IACtHR Holds Bolivia Responsible for Forced Sterilization in Landmark Judgment
The Inter-American Court of Human Rights (IACtHR) examined for the first time the issue of informed consent to medical treatment and forced sterilization, in its judgment in I.V. v. Bolivia, released last week. [IACtHR Press Release (in Spanish)] The case involves a Peruvian refugee who was sterilized by a tubal ligation performed without her informed consent in a Bolivian public hospital in 2000, resulting in permanent loss of her ability to conceive a child. See I/A Court H.R., I.V. v. Bolivia. Preliminary Objections, Merits, Reparations and Costs. Judgment of 30 November 2016. Series C No. 329, paras. 64-65 (in Spanish). I.V. had been admitted to a public hospital to give birth and was sterilized, immediately after doctors performed a Caesarean section, purportedly to prevent potential complications if I.V. were to become pregnant again in the future. See id. at paras. 63-64.
The IACtHR’s judgment expands the Court’s jurisprudence on the principle of informed consent, the (infrequently cited) right to dignity under the American Convention on Human Rights, and a State’s obligation to ensure adequate training for medical professionals. The IACtHR affirmed that informed consent is an essential precondition to medical treatment that is based on respect for individuals’ autonomy, dignity, and freedom to make their own decisions. See id. at para. 159. The International Justice Resource Center (IJRC), together with the International Human Rights Clinic at Santa Clara University, submitted an amicus curiae brief to the Court which provided supplementary analysis on these concepts and the human rights implicated by forced sterilization of women, a practice that is regrettably common in the Americas and throughout the world.
Scope of the Judgment
The IACtHR’s judgment examined the parties’ allegations with respect to articles 3 (juridical personality), 5.1. (personal integrity), 5.2. (torture or cruel treatment), 7.1. (personal liberty and security), 8.1 (due process), 11.1 (respect for honor and dignity), 11.2 (private and family life), 13.1 (freedom of thought and expression), 17.2 (marry and raise a family), 25.1 (judicial protection), and 25(2)(a) (a remedy) of the American Convention on Human Rights, as well as article 7(a) (refrain from engaging in violence against women) and (b) (prevent and investigate violence against women) of the Inter-American Convention on the Prevention, Punishment, and Eradication of Violence against Women (Convention of Belém do Pará). The Court unanimously found Bolivia internationally responsible for violating all of these protections, except for that it declined to make a determination regarding articles 3 and 25(2)(a) of the American Convention and the “right to truth.” Its conclusions rested on the State’s responsibility to respect I.V.’s rights in its public hospitals, its duty to prevent such violations through its regulation of health care providers, and its obligation not to discriminate on the basis of gender.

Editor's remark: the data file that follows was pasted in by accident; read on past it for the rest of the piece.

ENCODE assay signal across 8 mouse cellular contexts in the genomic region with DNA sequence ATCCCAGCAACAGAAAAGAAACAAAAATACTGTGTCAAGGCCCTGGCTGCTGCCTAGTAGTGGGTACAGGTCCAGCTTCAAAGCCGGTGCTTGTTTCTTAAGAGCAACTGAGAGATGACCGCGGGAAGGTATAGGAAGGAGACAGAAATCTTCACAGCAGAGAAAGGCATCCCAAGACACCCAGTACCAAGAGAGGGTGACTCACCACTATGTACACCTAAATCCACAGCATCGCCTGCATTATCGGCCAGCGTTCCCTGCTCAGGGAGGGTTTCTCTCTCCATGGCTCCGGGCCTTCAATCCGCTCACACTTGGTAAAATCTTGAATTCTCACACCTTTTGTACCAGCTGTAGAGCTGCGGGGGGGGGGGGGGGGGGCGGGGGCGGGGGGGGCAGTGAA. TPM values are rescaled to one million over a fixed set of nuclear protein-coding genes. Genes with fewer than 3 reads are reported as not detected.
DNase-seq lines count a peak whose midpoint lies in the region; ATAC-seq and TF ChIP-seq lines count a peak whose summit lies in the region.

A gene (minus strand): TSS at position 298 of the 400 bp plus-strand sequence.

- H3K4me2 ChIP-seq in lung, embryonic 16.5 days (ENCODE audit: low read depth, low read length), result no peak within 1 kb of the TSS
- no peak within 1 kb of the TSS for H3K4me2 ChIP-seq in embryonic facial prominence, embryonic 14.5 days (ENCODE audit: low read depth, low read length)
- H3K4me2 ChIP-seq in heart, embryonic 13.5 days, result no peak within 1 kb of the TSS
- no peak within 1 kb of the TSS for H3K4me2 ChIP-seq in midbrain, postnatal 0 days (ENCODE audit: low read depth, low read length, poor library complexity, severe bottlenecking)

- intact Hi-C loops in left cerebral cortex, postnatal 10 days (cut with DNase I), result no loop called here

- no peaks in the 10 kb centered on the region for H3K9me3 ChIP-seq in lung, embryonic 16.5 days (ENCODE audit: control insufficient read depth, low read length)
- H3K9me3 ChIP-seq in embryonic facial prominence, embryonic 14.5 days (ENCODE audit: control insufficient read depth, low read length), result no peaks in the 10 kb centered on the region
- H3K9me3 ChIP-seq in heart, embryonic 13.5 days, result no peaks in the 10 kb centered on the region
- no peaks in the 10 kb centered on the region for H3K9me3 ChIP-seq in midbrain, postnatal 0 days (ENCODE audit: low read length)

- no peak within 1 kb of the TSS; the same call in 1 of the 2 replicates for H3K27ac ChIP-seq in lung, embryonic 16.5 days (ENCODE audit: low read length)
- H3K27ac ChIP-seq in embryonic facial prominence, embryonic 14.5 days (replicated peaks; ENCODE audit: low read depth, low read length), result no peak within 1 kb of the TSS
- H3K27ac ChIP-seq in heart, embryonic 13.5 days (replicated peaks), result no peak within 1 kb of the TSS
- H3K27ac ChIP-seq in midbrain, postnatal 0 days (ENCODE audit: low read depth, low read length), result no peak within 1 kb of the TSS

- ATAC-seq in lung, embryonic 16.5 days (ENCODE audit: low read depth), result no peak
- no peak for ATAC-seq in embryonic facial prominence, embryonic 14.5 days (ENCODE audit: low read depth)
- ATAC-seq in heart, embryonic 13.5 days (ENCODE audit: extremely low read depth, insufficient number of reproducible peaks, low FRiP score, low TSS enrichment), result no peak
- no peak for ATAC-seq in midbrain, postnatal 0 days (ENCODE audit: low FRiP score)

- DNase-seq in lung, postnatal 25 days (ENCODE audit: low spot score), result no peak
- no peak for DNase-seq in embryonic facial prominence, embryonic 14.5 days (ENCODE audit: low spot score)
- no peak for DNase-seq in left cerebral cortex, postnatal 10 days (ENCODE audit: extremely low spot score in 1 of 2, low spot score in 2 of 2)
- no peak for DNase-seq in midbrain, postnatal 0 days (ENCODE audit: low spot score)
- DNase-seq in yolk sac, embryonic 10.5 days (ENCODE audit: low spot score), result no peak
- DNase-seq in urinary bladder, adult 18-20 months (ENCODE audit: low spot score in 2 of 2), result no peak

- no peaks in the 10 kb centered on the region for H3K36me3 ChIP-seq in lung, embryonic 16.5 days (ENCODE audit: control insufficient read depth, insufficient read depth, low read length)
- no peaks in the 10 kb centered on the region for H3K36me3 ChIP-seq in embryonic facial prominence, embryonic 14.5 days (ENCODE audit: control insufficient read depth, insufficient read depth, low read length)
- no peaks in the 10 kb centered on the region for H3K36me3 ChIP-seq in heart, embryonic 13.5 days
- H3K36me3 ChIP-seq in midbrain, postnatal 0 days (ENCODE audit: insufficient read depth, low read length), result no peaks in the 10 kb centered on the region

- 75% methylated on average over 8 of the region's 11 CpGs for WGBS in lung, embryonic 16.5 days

Its analysis heavily referenced statements and findings from other supranational human rights bodies, including the United Nations treaty bodies and European Court of Human Rights, that have addressed forced sterilization or women’s reproductive rights.
While the Court did not explicitly indicate it was adopting a holistic methodology in analyzing the rights implicated by forced sterilization, it did consider the allegations in three groups of rights, related to: informed consent (including personal integrity, liberty, dignity, privacy and family life, and access to information), torture or cruel treatment, and judicial protection. This analysis is in line with the approach urged by the International Human Rights Clinic at Santa Clara University and IJRC in our amicus curiae brief, in which we suggested that that the Court replicate its process in forced disappearance cases and collectively analyze the alleged violations of articles 5, 11, 13, and 17 of the American Convention and Article 7 of the Convention of Belém do Pará in any forced sterilization case (and separately decide, on a case-by-case basis, whether the due process and judicial protection provisions of articles 8 and 25 of the American Convention had also been violated).
Right to Dignity
The judgment collectively analyzed the rights to physical, mental, and moral integrity; personal liberty and security; dignity; privacy; access to information; and to raise a family, in its discussion of informed consent and whether the sterilization itself violated international norms. See id. at paras. 118, 148-64. The Court found that Bolivia did not meet its international obligations with respect to these rights and also found the State in violation of Article 7 of the Convention of Belém do Pará, which places a duty to refrain from any practice or act of violence against women. See id. at para. 118.